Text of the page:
MES implementations that actually work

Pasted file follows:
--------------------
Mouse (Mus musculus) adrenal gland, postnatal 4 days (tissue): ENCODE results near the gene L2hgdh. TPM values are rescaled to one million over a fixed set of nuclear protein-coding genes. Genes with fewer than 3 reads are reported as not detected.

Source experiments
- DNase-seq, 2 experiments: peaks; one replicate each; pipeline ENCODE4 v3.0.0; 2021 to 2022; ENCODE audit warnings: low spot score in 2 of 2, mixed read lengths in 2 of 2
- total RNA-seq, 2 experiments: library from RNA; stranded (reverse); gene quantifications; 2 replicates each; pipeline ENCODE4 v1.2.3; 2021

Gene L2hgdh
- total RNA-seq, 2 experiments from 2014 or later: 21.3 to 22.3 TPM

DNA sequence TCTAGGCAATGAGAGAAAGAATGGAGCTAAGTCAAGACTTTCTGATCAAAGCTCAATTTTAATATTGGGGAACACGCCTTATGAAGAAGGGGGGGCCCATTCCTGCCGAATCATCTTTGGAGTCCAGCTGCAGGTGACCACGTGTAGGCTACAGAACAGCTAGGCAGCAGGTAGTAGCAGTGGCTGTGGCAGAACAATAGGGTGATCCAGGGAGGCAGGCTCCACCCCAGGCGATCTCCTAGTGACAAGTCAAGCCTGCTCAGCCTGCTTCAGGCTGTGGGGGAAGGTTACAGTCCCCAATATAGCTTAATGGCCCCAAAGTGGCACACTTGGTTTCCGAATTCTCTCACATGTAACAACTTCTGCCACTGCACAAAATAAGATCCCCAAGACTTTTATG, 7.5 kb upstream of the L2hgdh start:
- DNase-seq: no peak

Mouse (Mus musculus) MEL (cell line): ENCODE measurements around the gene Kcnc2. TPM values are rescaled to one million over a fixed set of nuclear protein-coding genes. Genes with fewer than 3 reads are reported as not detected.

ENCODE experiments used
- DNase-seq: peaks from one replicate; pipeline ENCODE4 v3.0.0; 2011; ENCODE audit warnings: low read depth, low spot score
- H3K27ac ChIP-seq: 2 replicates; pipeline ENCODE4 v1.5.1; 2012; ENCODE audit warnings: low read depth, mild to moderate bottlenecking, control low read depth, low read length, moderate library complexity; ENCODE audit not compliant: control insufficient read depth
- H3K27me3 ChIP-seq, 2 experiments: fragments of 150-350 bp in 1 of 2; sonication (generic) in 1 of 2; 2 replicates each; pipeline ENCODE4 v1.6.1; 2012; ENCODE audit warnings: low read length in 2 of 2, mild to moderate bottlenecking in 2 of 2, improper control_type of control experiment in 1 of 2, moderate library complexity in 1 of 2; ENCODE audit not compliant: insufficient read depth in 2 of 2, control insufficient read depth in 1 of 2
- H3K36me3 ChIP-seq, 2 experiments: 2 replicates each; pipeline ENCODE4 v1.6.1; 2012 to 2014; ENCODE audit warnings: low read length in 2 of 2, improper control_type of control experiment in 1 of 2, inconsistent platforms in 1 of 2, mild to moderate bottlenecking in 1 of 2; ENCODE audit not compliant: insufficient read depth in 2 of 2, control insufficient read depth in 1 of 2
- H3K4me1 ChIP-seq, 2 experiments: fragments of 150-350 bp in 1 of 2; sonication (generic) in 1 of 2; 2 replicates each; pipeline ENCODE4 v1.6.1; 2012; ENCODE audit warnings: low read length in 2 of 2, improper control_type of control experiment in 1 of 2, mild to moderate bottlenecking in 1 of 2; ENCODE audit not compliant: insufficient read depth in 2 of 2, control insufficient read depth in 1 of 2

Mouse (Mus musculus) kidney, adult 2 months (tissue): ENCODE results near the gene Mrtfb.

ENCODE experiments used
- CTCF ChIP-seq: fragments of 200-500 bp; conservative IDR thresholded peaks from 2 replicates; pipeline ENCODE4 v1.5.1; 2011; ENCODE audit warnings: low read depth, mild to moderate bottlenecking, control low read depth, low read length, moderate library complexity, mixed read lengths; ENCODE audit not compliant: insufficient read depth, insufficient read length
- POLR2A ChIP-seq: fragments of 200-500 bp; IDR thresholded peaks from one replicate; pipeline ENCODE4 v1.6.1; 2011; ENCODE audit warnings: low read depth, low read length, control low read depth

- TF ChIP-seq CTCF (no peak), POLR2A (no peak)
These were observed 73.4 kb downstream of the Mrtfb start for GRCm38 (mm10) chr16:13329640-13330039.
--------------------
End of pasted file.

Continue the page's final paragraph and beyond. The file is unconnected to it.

Yes, there are some. Sadly, they are still few and far between. There are good signs though. At last week's ARC conference on interoperability SAP was the 5000 pound gorilla. The SAP folks were all over, announcing that they had standardized on WBF's B2MML and S88 and S95 for the language of plant to enterprise interoperability. It is about time, frankly. SAP and its competitors, Baan, JDE, PeopleSoft, Oracle and Partners, have always ignored the plant space because they work with IT and Finance and upper management. Now SAP says they can work down to the level of small enterprises. According to some SAP executives I interviewed at National Manufacturing Week, a "small" enterprise to them is one with revenues of $100 million per year. Now, this is interesting, because in process automation, there are even very few VENDORS whose revenues fit that category. So we have two colliding movements here. On one hand, we have the monolithic ERP vendors like SAP and Oracle (the Survivor, right?) moving down the value chain to where stuff actually gets made, and where their people might actually get dirty. On the other hand, we have the plant floor IT people working with bright software designers like those from Iconics and Citect, and with people like Honeywell and ABB, whose software and hardware follow the low overhead, extreme distributed control model. And they use OPC and industrial ethernet to move data from the plant environment to the enterprise IT environment. It will be interesting to see who wins. Walt